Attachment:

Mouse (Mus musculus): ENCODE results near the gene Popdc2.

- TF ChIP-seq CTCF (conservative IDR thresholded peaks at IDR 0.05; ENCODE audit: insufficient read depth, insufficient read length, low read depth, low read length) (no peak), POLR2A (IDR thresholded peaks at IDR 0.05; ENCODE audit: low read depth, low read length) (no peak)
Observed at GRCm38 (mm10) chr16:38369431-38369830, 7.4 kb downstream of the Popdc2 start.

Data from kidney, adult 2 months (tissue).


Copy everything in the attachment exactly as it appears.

Mouse (Mus musculus): ENCODE results near the gene Popdc2.

- TF ChIP-seq CTCF (conservative IDR thresholded peaks at IDR 0.05; ENCODE audit: insufficient read depth, insufficient read length, low read depth, low read length) (no peak), POLR2A (IDR thresholded peaks at IDR 0.05; ENCODE audit: low read depth, low read length) (no peak)
Observed at GRCm38 (mm10) chr16:38369431-38369830, 7.4 kb downstream of the Popdc2 start.

Data from kidney, adult 2 months (tissue).